The tank I used is pictured above... the '70 model Mustang/Cougar tank. sells it for around 150.00 plus shipping... but it can be found cheaper.  Call/surf around to some of the Mustang aftermarket places and see what you can find..  mine was 125.00/plus shipping from North Carolina.

The frame that is detailed above will also work for this tank... the outside dimensions are the same.. the only difference is how the new tank is mounted below the frame rail.  Because the rails rise up to clear the rear suspension, you need to add brackets to the front of the frame to accommodate this rise and keep the tank level.  

Also the filler neck is not centered in the tank so the filler tube if mounted in the bed wood will not be in the center piece.  This can be changed by moving the neck... cutting it out and moving it over... take care doing this.  If it's a fresh new tank that hasn't had gas in it... you can cut and weld with no fear... if it's a used tank... NO MATTER HOW LONG IT'S BEEN EMPTY, you need to take special care with  sparks, fire and such.   These tanks hold fumes for years.  There are several accepted methods for cutting tanks... fill them with water to displace the gas (fumes), fill them with inert gas, like argon or nitrogen or CO2 to displace the fumes and the oxygen...  I think the best way is to let someone who's experienced in these methods do it for you.  Personally ??  I don't mind the filler tube being offset a little.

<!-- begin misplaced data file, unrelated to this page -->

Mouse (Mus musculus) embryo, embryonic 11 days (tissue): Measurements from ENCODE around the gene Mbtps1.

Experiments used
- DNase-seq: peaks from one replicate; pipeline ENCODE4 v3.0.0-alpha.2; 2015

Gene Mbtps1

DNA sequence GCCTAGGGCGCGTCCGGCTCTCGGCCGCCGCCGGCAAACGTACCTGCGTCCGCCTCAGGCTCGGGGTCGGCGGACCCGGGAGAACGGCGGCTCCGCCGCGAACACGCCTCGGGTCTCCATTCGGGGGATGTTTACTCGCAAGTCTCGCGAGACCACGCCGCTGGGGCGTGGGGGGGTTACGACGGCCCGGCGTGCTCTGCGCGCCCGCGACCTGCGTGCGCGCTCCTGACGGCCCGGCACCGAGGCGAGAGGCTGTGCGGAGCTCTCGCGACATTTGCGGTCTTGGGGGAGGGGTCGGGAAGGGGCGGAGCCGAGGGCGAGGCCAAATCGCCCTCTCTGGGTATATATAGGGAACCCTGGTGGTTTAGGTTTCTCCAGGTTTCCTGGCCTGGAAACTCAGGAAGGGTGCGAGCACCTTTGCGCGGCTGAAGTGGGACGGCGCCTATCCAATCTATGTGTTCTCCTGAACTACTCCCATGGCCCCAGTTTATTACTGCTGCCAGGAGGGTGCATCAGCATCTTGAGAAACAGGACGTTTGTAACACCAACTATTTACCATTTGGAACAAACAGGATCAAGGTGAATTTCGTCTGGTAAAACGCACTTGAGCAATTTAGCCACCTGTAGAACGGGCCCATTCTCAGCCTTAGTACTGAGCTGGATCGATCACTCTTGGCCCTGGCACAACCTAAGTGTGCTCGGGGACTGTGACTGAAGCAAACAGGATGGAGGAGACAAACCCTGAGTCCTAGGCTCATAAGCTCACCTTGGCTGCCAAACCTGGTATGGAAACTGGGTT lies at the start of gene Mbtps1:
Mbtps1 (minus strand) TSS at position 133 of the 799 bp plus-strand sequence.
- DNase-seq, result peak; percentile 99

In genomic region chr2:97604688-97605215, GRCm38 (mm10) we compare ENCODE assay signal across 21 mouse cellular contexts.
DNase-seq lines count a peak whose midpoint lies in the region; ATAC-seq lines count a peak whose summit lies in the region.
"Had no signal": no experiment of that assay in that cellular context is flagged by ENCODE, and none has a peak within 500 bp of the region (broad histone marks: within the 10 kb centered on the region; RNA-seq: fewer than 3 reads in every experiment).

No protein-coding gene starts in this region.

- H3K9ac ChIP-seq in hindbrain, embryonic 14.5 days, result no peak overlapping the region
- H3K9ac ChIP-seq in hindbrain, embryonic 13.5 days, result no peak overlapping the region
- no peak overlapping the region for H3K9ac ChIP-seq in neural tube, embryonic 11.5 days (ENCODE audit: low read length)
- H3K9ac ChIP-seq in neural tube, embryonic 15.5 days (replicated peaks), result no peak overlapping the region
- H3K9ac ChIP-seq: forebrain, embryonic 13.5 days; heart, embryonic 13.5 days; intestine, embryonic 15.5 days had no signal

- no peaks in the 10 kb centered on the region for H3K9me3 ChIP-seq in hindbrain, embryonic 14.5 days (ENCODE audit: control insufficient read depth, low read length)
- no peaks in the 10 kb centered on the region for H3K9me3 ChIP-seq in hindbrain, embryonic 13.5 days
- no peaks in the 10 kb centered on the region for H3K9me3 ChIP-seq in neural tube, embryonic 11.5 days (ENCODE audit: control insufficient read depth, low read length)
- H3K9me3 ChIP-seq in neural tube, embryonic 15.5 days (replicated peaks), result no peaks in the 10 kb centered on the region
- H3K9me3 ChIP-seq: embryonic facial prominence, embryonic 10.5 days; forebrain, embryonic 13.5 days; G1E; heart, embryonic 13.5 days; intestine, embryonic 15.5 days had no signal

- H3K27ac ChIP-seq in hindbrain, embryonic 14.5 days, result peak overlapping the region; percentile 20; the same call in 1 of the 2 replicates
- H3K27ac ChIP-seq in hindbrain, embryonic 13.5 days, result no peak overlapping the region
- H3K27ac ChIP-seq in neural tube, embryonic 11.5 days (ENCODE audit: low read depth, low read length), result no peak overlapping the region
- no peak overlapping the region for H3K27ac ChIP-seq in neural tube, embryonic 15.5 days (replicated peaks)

Here's the pics with dimensions..



sketches below are accurate in dimension but not in scale... and not particularly pretty but you can get the picture.....